On June 4 we docked at Bodrum, Turkey.  Since we had never been here before, we were looking forward to seeing it.  There was a great view across the bay from our ship to the main attraction of this town, the Castle of St. Peter:
It was not a very long distance to get there from the ship, so we decided to walk.  We are glad that we did because the walk was right along the waterfront, where there were very nice outdoor restaurants, nice hotels and guesthouses, and beautiful beaches.  These are some of the restaurants:
And these are the seating areas right across the sidewalk and along the beach.

Many Germans and other Europeans come here for holidays.  Everything was very clean, well organized, and fairly inexpensive.  Also, this is a good place to come to experience a boat trip in a gullet (local boat) on the Turquoise Coast, which is what the waterways along this area are called.  It is just beautiful.  We spent several days on one of these in 2006 and enjoyed it very much.

     As we got further into the town, the streets became busier and were lined with stores and shops selling every type of goods for tourists.  The Castle of St. Peter is the main attraction for the tourists. This tall monument was built by the Knights of St. John between 1402 and 1437. The castle has got beautiful gardens and a spectacular view.
The Underwater Archeology Museum is the most fascinating attraction of the museums in Bodrum, and it is located in the Castle of St. Peter.  The Museum displays objects recovered from the sea along with illustrations of the methods and equipment used by the underwater archeologists.  As we walked in to the castle there was a long wall with displays of amphorae, which were ancient clay storage jars having an oval body, usually tapering to a point at the base, with a pair of handles extending from immediately below the lip to the shoulder: used chiefly for oil, wine, water, etc.
In the inner courtyard, there is a chapel and minaret.  The chapel was the first completed structure, probably in 1406.  In 1522 when the Ottoman Turks conquered the area, they changed the chapel to a mosque and built a minaret.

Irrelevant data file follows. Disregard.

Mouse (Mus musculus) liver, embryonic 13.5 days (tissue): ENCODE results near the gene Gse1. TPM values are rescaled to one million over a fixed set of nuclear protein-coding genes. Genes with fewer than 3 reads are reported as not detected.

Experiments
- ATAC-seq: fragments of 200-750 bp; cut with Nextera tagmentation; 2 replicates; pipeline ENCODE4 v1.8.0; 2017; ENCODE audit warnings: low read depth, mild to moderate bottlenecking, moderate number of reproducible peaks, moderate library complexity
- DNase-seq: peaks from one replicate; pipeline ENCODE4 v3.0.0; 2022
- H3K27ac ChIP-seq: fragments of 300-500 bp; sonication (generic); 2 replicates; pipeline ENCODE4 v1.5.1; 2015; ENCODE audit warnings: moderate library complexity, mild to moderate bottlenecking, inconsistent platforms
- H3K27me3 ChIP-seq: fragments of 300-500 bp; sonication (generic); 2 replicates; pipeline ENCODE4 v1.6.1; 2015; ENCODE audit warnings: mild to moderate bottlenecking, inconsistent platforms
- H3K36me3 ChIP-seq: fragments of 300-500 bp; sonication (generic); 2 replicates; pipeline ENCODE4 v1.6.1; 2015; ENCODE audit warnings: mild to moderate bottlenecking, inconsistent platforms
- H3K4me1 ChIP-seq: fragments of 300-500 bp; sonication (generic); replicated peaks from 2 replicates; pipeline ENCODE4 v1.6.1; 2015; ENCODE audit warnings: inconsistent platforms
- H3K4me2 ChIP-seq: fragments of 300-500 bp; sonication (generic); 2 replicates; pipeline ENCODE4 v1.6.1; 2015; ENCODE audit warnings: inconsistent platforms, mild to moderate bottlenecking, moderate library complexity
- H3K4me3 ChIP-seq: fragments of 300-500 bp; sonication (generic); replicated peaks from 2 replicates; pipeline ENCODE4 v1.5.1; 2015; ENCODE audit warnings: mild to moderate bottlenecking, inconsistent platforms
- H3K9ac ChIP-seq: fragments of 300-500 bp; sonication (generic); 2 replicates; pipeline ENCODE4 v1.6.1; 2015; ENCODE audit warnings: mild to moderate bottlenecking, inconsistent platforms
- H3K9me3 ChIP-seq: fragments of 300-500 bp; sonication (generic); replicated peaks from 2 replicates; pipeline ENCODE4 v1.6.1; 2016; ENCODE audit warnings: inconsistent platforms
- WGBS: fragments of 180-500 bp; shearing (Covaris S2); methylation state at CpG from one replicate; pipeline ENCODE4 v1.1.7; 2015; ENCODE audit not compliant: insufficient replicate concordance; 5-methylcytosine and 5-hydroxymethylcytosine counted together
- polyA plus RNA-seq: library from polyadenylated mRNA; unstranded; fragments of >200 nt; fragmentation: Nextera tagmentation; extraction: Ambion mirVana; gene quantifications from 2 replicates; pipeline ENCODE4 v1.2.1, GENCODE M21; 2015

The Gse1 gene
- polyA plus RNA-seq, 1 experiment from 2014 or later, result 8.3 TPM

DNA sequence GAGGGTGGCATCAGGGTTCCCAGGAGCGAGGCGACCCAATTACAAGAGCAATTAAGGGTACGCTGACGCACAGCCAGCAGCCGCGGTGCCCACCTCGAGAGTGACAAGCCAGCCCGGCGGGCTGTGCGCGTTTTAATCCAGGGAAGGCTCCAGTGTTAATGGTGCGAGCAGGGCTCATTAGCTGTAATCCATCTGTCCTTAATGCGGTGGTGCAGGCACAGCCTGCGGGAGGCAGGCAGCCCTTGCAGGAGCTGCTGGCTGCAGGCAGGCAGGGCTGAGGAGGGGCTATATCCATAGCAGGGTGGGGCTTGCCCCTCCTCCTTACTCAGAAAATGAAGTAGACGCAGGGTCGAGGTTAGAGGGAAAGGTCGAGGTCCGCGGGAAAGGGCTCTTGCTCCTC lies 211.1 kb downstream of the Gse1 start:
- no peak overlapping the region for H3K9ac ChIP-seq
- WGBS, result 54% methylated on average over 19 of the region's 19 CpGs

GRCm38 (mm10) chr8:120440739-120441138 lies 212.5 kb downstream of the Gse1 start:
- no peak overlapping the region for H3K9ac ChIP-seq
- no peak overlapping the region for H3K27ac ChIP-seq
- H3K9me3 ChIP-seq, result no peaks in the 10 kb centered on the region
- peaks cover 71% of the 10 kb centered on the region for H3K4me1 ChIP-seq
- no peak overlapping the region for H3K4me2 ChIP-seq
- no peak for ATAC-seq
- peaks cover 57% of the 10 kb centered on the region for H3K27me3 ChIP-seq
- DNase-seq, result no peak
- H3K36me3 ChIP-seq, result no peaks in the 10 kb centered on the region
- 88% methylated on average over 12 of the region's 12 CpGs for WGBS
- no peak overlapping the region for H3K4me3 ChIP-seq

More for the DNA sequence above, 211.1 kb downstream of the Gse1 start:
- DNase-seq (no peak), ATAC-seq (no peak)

The construction of the three-storied English tower was finished in 1413. One door opens to the north, to the inner part of the castle, while the other leads to the western rampart. One could only access this tower via a drawbridge.
From the ramparts, there were great views over the town and the entire area:
The underwater archeology museum is housed in various parts of the castle.  It is the biggest underwater archeology museum in the world and the only one in Turkey. Most of the artifacts consist of those raised during underwater excavations (since 1960) and those brought up by sponge divers.  There were many specially constructed exhibits showing treasures such as these old coins:
And some exhibits which were constructions of what the ships probably looked like:
Even though the castle is very old, and has been through many incarnations, such as being turned into a military base in 1824 and a prison in 1895, there are a few original mosaic floors still in existence:
There were other attractions in Bodrum which would have been interesting, such as remnants of the ancient city of Halicarnassus, and a large Roman amphitheater, but we were out of time and energy so we left them for our next visit.